On a small section of the bustling Nostrand Avenue in Bed-Stuy on Wednesday, July 24, a tightly packed crowd gathered inside a bookstore, with some people spilling out onto the sidewalk. They leafed through items stacked on a table outside. Plastered to the window was a poster that proclaimed, “There are many problems in life: economic, legal, social. The answer to many of these problems can be found in the bookstore.” Just above the poster, a plain sheet of paper printed in a simple font featured a photo of an older, smiling Black man. It read, “Get well soon, Brother Brown.”
Monroe Brown, owner of the six-year-old Afrocentric True South Books, suffered a brain aneurism on Sunday, July 21 and has since been in the hospital in stable yet critical condition. When his son Ajamju Brown informed his father’s landlord of Monroe’s condition last week, Ajamu learned that the rent for the bookstore would switch to a market rate the following month and that he needed to clear the space immediately. The next day, Ajamu found that the locks on True South’s doors had been changed.
“I thought, ‘This is an emergency,’” said Ajamu, 36. He then created a potluck fundraiser event that circulated on Facebook, inviting people into the store to purchase the remaining books and posters. He plans to use the profits to pay the bookstore’s remaining bills. This Tuesday, Ajamu announced that through last week’s book sales and donations, he could afford to pay his father’s rent and keep True South afloat as a brick-and-mortar business through August.
“This is ringing the alarm, letting folks know that if we want to have anything in the community, we have to fight to figure out a sustainable way to preserve it,” he said.
Bed-Stuy, like Bushwick and Crown Heights, has fallen prey to Brooklyn’s sweeping gentrification, forcing longtime residents and proprietors out to clear the way for wealthier masses. True South is steps away from a train station and nestled among trendy eateries, making it prime real estate for incomers with hefty pocketbooks. Brown said the landlord, who works under Spencer Property Management, intended to raise the rent from $2,500 to $3,400.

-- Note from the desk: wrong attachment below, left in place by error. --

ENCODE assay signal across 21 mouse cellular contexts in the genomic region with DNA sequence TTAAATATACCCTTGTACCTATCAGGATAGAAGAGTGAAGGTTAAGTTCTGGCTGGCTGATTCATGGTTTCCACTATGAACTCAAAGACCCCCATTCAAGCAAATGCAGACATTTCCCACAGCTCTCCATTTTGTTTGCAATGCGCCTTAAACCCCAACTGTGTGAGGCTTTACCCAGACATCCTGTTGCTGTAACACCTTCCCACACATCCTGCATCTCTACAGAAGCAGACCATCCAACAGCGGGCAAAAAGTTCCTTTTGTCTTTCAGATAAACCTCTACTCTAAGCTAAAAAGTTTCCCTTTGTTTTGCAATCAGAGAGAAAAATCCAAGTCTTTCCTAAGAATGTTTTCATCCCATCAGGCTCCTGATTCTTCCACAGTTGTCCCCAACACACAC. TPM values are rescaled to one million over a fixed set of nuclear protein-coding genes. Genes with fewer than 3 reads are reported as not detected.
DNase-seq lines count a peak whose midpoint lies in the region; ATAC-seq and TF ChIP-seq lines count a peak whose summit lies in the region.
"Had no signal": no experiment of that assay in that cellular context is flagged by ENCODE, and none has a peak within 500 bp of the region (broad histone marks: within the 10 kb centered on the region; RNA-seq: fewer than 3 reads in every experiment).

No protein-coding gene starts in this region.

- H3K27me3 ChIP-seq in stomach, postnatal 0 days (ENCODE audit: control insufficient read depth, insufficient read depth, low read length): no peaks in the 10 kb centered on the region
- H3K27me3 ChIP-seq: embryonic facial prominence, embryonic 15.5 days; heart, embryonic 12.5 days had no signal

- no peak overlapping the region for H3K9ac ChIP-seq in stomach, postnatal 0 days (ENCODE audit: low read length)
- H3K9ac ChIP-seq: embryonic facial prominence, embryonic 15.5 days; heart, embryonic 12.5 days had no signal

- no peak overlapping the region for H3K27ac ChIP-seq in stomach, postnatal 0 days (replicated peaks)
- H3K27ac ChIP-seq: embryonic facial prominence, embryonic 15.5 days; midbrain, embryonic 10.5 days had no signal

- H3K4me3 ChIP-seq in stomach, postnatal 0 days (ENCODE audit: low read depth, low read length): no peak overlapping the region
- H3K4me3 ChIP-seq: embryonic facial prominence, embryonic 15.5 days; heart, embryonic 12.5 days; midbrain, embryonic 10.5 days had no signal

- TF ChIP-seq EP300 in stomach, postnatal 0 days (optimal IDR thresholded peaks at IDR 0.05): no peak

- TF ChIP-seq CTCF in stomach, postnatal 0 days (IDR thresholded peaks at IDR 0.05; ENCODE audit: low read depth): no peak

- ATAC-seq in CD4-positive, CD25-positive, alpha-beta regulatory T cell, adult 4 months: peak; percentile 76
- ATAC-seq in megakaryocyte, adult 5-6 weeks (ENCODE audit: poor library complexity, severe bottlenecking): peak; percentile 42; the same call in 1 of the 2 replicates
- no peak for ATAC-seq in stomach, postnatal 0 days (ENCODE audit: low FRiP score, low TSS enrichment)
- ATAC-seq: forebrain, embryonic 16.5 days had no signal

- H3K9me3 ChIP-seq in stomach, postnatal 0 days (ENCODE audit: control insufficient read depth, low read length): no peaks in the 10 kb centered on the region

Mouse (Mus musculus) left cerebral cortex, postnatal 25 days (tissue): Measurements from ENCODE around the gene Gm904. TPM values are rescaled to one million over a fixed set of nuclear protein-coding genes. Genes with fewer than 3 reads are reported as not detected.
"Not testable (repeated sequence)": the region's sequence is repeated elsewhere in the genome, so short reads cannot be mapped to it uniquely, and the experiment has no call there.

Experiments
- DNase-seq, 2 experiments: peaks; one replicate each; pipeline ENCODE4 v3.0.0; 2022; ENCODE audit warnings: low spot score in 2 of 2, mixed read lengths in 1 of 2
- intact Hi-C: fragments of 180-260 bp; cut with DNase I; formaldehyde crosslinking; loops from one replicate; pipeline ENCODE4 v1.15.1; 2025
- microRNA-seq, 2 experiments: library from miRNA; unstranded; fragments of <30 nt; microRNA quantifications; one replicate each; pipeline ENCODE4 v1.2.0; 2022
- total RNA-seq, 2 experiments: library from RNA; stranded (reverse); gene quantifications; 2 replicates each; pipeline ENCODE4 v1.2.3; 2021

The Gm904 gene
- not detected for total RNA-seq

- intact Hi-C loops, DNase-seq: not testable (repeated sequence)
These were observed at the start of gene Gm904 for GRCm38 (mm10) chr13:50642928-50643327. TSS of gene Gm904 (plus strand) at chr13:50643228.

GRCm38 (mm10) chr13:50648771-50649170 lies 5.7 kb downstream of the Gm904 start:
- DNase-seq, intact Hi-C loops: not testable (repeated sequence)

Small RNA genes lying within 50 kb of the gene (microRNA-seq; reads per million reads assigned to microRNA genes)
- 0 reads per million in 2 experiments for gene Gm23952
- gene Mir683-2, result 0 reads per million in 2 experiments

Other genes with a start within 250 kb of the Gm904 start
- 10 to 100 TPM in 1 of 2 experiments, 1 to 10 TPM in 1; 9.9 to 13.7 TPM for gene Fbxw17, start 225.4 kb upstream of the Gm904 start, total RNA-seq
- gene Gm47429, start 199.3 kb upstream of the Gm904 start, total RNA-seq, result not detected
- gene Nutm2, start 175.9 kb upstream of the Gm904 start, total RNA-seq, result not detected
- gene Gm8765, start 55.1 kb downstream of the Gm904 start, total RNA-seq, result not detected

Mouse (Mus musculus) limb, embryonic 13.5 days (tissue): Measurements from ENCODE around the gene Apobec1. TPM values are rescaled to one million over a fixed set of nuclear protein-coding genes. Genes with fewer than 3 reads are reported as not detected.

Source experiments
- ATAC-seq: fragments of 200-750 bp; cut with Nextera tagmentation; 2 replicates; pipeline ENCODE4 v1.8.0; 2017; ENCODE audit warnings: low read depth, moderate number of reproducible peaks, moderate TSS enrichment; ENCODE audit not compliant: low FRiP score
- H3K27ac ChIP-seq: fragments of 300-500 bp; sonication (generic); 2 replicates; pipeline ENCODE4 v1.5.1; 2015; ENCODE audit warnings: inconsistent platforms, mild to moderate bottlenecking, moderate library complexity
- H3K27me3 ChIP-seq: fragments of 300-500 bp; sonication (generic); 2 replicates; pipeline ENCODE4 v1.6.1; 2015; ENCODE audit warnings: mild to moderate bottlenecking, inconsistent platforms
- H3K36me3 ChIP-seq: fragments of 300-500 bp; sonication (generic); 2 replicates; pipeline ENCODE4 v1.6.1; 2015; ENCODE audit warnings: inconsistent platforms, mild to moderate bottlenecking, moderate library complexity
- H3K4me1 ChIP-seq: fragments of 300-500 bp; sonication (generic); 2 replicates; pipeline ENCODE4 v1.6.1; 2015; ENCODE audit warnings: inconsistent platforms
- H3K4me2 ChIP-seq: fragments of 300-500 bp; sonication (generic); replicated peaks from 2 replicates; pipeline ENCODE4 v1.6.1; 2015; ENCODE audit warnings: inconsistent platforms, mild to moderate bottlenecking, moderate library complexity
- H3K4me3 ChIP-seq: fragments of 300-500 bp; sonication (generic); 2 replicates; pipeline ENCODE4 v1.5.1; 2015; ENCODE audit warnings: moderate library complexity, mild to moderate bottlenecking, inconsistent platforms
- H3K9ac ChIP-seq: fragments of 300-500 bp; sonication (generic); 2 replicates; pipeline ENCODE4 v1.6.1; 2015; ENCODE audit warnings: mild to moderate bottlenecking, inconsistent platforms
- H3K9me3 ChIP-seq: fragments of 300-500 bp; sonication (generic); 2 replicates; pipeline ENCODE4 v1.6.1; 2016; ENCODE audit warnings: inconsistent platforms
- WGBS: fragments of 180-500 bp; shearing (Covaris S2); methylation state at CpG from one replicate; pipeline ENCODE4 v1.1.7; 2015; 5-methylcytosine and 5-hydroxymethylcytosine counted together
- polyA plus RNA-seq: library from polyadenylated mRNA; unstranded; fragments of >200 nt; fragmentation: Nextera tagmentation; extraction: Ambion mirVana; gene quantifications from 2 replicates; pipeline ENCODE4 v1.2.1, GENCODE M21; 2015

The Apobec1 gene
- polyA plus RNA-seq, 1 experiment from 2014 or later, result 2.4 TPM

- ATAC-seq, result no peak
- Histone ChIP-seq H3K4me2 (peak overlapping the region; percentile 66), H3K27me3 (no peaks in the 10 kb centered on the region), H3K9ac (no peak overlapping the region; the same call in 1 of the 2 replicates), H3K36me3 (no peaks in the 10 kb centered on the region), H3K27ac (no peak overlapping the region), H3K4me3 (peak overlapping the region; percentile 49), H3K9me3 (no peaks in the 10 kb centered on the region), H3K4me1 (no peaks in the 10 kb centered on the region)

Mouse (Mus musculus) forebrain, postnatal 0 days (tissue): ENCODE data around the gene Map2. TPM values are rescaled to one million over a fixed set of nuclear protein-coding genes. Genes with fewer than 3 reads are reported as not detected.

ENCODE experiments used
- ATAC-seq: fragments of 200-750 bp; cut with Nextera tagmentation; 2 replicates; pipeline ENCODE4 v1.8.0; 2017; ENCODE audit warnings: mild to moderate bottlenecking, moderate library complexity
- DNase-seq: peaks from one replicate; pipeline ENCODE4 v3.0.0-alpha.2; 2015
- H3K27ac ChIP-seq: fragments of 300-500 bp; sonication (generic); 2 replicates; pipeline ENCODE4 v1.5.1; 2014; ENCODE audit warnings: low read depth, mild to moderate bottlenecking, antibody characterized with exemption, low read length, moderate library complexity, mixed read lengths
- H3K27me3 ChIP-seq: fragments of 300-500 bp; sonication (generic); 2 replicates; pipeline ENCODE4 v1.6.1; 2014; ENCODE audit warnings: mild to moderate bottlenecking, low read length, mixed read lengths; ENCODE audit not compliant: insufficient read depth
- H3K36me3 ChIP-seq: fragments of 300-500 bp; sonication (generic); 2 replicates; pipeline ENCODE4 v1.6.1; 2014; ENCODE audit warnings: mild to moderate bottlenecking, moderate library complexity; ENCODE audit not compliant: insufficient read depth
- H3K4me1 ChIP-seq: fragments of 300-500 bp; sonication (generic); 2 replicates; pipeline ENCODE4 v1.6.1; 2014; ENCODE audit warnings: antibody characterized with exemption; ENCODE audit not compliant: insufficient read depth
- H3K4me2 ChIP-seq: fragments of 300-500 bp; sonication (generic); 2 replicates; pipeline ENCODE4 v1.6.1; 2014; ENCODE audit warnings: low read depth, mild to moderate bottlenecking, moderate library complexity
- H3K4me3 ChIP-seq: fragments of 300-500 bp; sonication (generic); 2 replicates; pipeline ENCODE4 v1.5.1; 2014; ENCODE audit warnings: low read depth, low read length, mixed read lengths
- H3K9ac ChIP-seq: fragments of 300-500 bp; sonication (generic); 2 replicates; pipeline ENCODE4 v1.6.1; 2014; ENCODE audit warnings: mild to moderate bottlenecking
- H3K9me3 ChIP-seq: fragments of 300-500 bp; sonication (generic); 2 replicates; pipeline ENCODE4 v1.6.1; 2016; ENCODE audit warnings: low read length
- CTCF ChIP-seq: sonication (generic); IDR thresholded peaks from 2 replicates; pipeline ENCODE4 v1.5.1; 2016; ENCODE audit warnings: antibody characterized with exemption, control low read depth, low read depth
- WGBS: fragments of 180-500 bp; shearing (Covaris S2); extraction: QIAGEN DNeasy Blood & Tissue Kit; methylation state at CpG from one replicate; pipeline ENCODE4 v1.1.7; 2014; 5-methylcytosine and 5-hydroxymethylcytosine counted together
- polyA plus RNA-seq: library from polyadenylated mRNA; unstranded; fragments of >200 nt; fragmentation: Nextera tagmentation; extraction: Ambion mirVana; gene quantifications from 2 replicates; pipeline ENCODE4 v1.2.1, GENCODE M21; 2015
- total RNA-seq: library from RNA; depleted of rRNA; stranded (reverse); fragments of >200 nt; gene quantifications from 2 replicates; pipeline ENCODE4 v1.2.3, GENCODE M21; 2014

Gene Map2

Some who showed up to the event admitted it was their first time visiting True South, but that did not diminish the urgency of the situation, nor their stake in it.
Kristen Maye moved to Bed-Stuy five months ago and accepted a friend’s invitation to the fundraiser. The 23-year-old interns at a publishing company and talked about the difficulties on the business side of the literary world.
“The written word is on the decline in some senses,” she said, referencing the closure of Hue-Man Bookstore in Harlem last year. “But I also harbor some hope that people always put stock into writing things down. The cultural importance of holding knowledge in your hand like that is something that people aren’t going to let go of.”
Akintunde Cousins, another first-timer at True South, echoed Maye’s sentiments. Native to East Flatbush, Cousins attended the fundraiser at his uncle’s beckoning. The client services worker talked about the transcendental meaning of an establishment like Brown’s.
“This is not just a bookstore,” he said. “It’s a cultural institution, because everything in here is what we would be geared toward naturally. It’s books on our history, our development, our spirituality.”
True South also welcomed longtime customers. The Rev. Conrad Tillard, minister of Nazarene Congressional Church and democratic candidate for City Council in the 36th District, has worked with Monroe Brown for years. The Bed-Stuy resident said that Brown offered to hang his campaign signs in the bookstore window; he calls Brown “the common man’s bibliophile.”
Tillard said the possible closure of True South says more about the community’s financial priorities than the state of Black-owned businesses.
“Black folks need to preserve the tradition of reading and engaging in African-American literature,” he said. “You could literally close your eyes and pull something off the shelf, and it would well serve you on the road to self-enlightenment. As far as I know, the clubs and entertainment venues are full.”
Ajamu Brown said he needed to confer with his brother and sister, Monti and Assatte, before deciding on any concrete next steps for the bookstore, but he is already considering ideas.
“It’d be great to hook up with someone who’s really good at marketing and assist with an online presence,” he said. He also wants to collaborate with local educators and students.
“I was encouraging my dad to work with schools, because that’s where it starts—the foundational love of reading and loving your history,” he said. “You have to get that stuff young.”